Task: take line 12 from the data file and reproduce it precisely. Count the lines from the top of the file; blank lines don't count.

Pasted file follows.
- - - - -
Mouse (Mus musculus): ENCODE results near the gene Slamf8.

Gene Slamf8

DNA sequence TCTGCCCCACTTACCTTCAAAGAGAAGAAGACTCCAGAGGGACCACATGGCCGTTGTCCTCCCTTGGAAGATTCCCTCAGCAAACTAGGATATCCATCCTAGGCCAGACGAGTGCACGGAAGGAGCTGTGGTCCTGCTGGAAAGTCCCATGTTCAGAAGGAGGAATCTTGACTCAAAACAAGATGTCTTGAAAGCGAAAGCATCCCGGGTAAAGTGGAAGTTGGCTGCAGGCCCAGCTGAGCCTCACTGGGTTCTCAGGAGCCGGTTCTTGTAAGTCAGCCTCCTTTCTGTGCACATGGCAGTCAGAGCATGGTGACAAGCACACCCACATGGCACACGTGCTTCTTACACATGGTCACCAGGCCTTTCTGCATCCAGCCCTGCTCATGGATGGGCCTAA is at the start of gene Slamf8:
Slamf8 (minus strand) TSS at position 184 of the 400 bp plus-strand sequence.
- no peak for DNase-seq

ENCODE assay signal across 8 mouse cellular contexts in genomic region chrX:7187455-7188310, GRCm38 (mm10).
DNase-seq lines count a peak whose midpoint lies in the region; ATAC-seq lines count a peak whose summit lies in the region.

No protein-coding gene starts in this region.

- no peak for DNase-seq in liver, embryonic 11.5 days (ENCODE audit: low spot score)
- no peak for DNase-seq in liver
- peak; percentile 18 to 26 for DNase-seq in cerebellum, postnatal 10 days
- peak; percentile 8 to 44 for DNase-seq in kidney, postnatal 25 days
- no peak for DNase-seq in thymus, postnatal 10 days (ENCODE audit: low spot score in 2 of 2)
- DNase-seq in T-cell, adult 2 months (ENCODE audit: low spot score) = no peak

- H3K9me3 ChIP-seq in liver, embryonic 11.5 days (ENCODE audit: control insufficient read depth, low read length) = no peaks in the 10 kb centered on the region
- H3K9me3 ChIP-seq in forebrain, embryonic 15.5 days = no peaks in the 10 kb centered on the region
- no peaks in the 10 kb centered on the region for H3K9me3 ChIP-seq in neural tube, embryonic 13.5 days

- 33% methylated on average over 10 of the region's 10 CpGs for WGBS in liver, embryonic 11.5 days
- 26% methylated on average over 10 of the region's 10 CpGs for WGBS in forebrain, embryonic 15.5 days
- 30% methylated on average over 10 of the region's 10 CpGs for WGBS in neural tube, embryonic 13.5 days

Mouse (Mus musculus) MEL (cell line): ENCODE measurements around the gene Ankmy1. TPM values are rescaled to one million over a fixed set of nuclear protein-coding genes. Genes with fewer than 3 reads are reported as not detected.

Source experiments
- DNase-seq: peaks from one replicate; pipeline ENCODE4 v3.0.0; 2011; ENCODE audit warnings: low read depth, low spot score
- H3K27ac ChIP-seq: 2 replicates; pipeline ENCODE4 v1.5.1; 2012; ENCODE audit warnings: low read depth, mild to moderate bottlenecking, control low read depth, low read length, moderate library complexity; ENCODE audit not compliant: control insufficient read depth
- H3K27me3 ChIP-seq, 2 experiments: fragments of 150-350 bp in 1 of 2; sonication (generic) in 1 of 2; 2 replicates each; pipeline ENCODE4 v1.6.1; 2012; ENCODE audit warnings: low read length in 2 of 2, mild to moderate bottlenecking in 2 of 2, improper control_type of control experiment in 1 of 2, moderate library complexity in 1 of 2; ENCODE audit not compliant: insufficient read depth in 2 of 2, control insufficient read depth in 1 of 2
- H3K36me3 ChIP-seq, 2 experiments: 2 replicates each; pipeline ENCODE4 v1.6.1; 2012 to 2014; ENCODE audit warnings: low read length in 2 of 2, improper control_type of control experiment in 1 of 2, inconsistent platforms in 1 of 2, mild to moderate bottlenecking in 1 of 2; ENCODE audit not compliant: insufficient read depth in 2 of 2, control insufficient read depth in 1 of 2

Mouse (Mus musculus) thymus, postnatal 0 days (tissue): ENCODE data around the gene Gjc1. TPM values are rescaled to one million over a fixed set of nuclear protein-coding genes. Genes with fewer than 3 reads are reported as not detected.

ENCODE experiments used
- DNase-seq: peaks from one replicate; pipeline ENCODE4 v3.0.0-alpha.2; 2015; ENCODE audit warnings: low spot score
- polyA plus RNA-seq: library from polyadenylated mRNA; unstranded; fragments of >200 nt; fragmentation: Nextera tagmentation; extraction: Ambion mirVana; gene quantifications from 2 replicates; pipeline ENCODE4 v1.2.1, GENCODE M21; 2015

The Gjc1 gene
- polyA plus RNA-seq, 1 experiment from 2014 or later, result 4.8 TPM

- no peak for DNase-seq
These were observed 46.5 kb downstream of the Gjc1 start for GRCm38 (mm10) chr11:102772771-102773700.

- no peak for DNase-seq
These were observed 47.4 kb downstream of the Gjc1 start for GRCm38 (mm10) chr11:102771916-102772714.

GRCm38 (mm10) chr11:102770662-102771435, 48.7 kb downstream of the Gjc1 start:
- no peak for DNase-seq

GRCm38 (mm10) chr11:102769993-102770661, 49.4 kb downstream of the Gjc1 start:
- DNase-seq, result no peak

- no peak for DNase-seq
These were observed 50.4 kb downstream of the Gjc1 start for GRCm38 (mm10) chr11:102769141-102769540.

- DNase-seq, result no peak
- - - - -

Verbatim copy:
- peak; percentile 8 to 44 for DNase-seq in kidney, postnatal 25 days